Real Estate Strategies

i_strategiesReal-Estate-StrategiesThe one “must” property in your real estate portfolio should be your own home. If you own a home, you know the great feeling and sense of accomplishment that comes with that investment. If you rent, owning your own home should be your first step. If you already know the peace of mind that comes with home ownership, investment properties may very well be your best starting point.

As you might expect, not everyone who invests in real estate makes money. The major cause for failure in most “deals gone wrong” is failure to project and calculate R.O.I. or Return on Investment and Net Cash Flow. Unbelievably, many misinformed investors actually purchase real estate just for the tax breaks, even if it means acquiring a net-loss investment! Never find yourself in that league of player by following some of our favorite time-tested strategies.


Location, Location, Location

The surrounding properties should be as aesthetically pleasing as the eye can handle. You never want to buy the biggest house in the neighborhood because there’s usually no room for growth. Well established mid-town areas are always safe bets, but take special note of surrounding details. Can you smell odors from a nearby dump? Excessive dog barking? Is the house located under an airport flight path? Any of these nuisances can add up to a loss of property value.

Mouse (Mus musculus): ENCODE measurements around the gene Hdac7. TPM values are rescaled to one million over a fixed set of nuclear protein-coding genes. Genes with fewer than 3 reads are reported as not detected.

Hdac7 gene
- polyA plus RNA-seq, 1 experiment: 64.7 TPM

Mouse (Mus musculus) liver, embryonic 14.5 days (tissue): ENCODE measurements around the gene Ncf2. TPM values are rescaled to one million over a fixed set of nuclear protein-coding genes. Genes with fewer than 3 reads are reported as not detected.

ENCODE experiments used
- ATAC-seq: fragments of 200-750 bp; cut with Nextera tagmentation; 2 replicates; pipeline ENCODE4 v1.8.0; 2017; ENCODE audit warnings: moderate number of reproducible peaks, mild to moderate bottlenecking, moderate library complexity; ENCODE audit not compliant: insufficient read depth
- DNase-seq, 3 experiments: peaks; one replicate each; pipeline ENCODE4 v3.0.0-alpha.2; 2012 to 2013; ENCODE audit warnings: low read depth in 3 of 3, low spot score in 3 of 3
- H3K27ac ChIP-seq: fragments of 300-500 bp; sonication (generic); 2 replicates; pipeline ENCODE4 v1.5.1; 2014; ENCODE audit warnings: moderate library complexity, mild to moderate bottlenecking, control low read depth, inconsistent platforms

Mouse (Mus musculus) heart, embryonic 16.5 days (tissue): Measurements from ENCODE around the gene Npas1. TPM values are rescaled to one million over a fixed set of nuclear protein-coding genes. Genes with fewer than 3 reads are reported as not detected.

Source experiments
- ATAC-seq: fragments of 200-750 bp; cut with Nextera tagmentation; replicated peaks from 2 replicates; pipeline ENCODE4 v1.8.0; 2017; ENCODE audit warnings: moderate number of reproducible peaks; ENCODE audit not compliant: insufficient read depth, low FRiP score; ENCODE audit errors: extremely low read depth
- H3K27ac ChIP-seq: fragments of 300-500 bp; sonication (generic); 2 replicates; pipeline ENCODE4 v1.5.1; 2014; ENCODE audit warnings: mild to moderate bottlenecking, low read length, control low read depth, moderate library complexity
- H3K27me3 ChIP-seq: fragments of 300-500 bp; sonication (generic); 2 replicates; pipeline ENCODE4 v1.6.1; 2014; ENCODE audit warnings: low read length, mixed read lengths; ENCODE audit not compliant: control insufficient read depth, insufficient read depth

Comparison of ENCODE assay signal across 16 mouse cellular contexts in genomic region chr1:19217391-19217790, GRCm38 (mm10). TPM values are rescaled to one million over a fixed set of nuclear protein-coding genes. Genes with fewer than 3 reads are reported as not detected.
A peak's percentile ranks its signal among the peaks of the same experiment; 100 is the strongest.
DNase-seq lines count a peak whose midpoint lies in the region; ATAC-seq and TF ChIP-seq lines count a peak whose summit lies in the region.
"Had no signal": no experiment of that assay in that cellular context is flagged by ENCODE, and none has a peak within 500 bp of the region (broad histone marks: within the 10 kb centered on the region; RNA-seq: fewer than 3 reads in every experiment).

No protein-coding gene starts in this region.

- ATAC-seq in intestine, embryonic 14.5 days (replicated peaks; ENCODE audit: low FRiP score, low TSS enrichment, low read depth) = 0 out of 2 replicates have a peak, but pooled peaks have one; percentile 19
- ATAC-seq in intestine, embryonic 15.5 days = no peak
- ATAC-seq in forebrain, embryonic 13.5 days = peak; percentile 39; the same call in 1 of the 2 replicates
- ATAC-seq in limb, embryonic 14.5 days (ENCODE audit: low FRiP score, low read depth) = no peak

Visit your potential property during rush hour – and at night – to develop a sense of the traffic and noises. And a drive through the neighborhood during and after school hours will give you a good take on kid flow and potential problems.


Live Free by Buying Instead of Renting

There are only three valid reasons for renting:

  1. You live with your parents or friends rent-free
  2. You live in a rent-controlled apartment in a city like N.Y.C. where you pay a set fee every month, which is typically much less than you would ever pay normally
  3. You are living in an area for less than two years

Remember, you are always paying someone’s mortgage-either yours or your landlord’s.

If you buy and live in a home for at least five years, you live practically free–all of your monthly payments, closing costs, insurance and property taxes are returned to you through tax savings and your profit when you sell.